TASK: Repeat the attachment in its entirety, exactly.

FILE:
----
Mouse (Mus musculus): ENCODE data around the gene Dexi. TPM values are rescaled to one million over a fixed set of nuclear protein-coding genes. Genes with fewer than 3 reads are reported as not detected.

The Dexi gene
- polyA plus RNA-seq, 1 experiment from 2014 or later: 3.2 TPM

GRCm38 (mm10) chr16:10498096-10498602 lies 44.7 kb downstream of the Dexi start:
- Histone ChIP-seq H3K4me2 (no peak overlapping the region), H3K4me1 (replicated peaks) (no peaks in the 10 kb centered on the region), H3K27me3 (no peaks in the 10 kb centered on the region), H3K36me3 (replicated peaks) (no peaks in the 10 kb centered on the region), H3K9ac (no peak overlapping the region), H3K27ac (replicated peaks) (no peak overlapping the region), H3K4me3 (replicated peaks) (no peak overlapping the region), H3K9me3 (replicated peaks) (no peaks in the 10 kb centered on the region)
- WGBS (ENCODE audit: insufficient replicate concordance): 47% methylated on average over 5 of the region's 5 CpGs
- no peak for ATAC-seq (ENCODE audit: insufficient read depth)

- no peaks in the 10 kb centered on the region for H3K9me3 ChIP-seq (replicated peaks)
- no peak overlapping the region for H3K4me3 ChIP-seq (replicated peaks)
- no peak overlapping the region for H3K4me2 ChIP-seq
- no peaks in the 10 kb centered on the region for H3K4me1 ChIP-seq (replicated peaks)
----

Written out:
Mouse (Mus musculus): ENCODE data around the gene Dexi. TPM values are rescaled to one million over a fixed set of nuclear protein-coding genes. Genes with fewer than 3 reads are reported as not detected.

The Dexi gene
- polyA plus RNA-seq, 1 experiment from 2014 or later: 3.2 TPM

GRCm38 (mm10) chr16:10498096-10498602 lies 44.7 kb downstream of the Dexi start:
- Histone ChIP-seq H3K4me2 (no peak overlapping the region), H3K4me1 (replicated peaks) (no peaks in the 10 kb centered on the region), H3K27me3 (no peaks in the 10 kb centered on the region), H3K36me3 (replicated peaks) (no peaks in the 10 kb centered on the region), H3K9ac (no peak overlapping the region), H3K27ac (replicated peaks) (no peak overlapping the region), H3K4me3 (replicated peaks) (no peak overlapping the region), H3K9me3 (replicated peaks) (no peaks in the 10 kb centered on the region)
- WGBS (ENCODE audit: insufficient replicate concordance): 47% methylated on average over 5 of the region's 5 CpGs
- no peak for ATAC-seq (ENCODE audit: insufficient read depth)

- no peaks in the 10 kb centered on the region for H3K9me3 ChIP-seq (replicated peaks)
- no peak overlapping the region for H3K4me3 ChIP-seq (replicated peaks)
- no peak overlapping the region for H3K4me2 ChIP-seq
- no peaks in the 10 kb centered on the region for H3K4me1 ChIP-seq (replicated peaks)